Is it farther or further?
"to wander with no fixed destination," 1530s (earliest sense was "to shoot arrows at a mark selected at pleasure or at random," late 15c.); possibly a Midlands dialectal variant of northern English and Scottish rave "to wander, stray," from Middle English raven, probably from Old Norse rafa "to wander, rove" (cf. rave (v.)). Influenced by rover, if not a back-formation from it. Related: Roved; roving.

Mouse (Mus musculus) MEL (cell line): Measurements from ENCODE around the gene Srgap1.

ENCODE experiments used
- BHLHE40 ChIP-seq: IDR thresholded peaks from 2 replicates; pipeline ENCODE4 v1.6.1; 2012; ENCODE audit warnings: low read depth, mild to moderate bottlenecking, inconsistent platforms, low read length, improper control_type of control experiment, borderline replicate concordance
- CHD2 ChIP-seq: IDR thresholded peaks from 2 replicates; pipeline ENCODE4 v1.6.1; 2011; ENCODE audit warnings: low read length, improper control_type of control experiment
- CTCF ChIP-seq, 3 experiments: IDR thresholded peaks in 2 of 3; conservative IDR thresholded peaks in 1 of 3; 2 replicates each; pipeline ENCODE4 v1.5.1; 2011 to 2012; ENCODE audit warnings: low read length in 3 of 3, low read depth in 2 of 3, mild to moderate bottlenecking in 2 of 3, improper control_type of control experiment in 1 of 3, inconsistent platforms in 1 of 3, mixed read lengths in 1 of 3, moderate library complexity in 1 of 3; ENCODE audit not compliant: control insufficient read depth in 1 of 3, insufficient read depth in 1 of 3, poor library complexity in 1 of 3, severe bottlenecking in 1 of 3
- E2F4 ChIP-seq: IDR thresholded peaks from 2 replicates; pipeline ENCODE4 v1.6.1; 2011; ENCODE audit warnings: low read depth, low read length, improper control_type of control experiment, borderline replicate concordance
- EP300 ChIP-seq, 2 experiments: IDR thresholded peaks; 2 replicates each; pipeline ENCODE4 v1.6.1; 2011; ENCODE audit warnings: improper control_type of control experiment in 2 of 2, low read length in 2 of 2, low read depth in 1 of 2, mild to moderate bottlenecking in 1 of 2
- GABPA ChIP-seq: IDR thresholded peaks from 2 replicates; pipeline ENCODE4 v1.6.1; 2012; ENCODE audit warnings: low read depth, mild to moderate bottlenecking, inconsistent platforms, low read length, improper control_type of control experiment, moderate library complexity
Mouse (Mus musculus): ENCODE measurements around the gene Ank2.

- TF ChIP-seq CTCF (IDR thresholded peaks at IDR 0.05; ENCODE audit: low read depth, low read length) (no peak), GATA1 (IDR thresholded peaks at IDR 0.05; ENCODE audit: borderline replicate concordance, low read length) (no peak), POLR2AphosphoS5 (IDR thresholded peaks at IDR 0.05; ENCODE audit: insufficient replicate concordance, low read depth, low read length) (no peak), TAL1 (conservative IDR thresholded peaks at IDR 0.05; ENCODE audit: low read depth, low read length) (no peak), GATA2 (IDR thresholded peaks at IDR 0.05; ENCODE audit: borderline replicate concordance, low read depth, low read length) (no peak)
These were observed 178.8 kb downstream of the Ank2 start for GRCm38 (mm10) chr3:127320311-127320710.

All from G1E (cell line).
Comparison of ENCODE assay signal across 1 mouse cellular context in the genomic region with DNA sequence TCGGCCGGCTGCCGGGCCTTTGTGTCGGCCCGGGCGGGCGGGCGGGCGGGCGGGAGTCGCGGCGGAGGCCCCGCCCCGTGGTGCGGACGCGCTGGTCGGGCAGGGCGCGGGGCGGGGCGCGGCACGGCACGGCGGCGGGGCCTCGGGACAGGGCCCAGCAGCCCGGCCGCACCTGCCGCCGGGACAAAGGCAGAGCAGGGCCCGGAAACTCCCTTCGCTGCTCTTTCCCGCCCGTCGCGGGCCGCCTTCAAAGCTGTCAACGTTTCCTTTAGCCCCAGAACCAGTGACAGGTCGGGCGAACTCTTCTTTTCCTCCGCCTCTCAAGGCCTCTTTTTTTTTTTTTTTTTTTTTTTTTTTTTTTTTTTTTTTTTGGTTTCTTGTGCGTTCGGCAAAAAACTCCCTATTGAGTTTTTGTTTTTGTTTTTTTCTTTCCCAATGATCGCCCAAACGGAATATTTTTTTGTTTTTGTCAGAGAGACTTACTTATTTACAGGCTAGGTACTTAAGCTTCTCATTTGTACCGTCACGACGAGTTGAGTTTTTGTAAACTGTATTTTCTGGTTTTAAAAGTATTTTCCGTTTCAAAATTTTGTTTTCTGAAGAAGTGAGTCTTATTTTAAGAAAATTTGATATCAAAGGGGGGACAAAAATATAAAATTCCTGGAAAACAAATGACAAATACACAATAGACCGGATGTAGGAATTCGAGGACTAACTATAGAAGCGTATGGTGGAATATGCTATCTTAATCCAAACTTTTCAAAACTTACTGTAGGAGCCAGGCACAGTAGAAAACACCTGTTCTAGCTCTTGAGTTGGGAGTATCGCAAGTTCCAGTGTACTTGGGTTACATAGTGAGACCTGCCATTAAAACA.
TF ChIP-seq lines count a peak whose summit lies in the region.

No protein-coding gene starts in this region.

in archery, form of practice or competition dating from at least the 16th century, when it was practiced by the Honourable Artillery Company at Finsbury Fields near London. Archers set up many marks on the field and shot from one to the next in sequence, the object being, as in golf, to use the fewest shots in completing the course. Roving is similar to modern field archery, which, in fact, is sometimes called roving.